02/18/2016 08:15 EST | Updated 02/18/2017 05:12 EST

Montreal UberX Driver Speaks Out After Egging Ambush

UberX driver believes egg-wielding men were taxi drivers.

Guylain Doyle via Getty Images
Montreal, Quebec, Canada, North America

A Montreal UberX driver says he has filed an official complaint with police after he was egged early Wednesday morning during an attack he blames on the taxi industry.

"I don't know from where the eggs came. I was scared," said the UberX driver, who requested CBC News to withhold his name because he fears for his safety.

The driver said he got a call to pick up an UberX client named David in downtown Montreal. When he arrived, two men got in the car, saying they were on their way to the airport but had to stop at their hotel first to pick up their luggage.

"As soon as we arrived at the hotel … the two gentlemen rushed out of the car and suddenly, I didn't know where the eggs came from," the driver said, adding that a large crowd of people dressed in black suddenly surrounded his car.

"[The eggs were] hitting the car and they tried to hit me," the driver said, adding that his car was covered in raw egg within seconds.

"Inside the car, outside — everywhere."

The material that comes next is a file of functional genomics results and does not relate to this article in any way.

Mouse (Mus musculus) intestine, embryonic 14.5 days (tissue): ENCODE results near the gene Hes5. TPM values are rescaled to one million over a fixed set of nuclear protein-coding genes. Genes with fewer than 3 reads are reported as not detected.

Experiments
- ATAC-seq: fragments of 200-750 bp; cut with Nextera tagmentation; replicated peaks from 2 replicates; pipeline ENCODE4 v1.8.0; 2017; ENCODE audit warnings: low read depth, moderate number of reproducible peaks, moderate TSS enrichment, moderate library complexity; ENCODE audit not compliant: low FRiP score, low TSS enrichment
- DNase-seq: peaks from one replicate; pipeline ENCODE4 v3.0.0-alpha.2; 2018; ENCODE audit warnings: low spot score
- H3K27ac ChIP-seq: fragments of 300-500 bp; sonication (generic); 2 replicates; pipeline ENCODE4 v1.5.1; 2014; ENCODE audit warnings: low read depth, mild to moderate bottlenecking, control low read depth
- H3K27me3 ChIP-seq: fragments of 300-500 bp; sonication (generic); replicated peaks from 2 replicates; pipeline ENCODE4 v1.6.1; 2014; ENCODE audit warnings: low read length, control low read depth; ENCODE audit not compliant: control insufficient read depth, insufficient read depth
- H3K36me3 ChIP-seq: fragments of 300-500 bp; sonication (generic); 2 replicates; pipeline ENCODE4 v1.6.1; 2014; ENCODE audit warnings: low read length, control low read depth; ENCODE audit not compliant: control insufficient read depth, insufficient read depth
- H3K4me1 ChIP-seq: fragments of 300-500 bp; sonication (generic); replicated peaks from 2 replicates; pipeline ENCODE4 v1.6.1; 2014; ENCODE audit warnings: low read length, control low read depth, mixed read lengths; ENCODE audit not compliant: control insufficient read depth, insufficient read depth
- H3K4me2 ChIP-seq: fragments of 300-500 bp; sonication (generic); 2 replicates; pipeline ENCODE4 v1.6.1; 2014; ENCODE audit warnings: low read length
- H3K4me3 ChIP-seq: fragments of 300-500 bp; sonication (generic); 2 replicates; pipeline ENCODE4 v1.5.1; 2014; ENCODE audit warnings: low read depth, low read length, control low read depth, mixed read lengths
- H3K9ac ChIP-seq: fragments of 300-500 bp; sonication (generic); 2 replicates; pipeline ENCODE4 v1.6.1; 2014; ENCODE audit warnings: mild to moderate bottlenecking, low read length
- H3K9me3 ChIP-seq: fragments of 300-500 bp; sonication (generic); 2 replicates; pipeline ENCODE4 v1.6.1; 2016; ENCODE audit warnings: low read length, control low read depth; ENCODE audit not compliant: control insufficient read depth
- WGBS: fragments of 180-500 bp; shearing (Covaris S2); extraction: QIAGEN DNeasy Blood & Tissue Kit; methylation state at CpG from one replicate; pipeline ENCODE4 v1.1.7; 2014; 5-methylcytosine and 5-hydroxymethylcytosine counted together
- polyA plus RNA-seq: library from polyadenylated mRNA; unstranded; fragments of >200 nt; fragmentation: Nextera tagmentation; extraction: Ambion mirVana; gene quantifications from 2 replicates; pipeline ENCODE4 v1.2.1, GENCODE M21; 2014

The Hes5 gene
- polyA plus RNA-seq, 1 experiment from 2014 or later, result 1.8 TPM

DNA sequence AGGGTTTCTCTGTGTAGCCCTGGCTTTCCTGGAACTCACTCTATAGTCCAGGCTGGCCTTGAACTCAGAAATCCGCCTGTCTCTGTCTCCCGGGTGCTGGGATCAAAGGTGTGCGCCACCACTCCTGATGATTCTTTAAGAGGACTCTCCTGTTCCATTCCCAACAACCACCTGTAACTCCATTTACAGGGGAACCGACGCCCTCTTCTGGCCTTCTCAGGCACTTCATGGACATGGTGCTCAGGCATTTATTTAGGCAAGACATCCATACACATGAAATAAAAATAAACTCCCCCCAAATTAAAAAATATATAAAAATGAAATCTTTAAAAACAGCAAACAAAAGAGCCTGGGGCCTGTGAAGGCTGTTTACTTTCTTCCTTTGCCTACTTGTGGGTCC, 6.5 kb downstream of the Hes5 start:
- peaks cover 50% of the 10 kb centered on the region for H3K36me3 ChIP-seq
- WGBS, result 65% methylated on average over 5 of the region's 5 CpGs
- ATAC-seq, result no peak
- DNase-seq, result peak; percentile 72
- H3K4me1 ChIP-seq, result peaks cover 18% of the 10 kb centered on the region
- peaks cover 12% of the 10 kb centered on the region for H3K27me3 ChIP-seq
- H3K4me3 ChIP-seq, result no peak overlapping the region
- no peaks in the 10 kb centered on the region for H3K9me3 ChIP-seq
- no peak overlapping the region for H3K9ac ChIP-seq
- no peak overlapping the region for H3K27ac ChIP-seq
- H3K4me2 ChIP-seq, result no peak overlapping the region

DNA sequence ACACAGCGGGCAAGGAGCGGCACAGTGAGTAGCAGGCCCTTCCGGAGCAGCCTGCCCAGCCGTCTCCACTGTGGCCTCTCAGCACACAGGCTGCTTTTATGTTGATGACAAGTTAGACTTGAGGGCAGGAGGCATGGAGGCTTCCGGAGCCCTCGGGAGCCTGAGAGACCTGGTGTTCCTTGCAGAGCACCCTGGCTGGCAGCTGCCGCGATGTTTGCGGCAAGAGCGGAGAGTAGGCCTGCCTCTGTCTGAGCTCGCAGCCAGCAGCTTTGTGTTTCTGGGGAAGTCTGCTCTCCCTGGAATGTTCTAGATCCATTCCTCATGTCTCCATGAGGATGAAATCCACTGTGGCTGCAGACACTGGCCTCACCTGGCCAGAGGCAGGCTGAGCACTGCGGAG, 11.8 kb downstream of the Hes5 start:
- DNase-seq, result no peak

"Some of them were very, very aggressive and outrageous."

The driver said he believes the egg-wielding men were taxi drivers.

"Some of them were very, very aggressive and outrageous. You can tell from the car how many eggs they bombarded me with."

The man, who has been working as an UberX driver for the last four weeks, said he tried to get away quickly.

"I was scared at the beginning, and I tried to move slowly because they tried to block my way, and slowly then I escaped," he said. "I'm new to the business.… It's unfortunate that they chose me do to whatever they did."

Don't target me, UberX driver says

The man, whose car was left covered in runny eggs and shells, said taxi drivers should be turning to the government to express their frustrations with unregulated ride-sharing services.

"They don't have the right to stop you personally. They can go to different avenues. They can go to the government ... and the government can find a compromise," he said.

For its part, Uber issued a statement condemning the "violence and intimidation tactics used today by members of the taxi industry."

In an email, spokesman Jean-Christophe de Le Rue said the province "has put in place a commission to hear the views of stakeholders and we believe that the best path forward will be found through dialogue, not violence."

The hearings on regulating UberX are set to begin Thursday morning at the National Assembly in Quebec City. Representatives from both UberX and the taxi industry are scheduled to make presentations.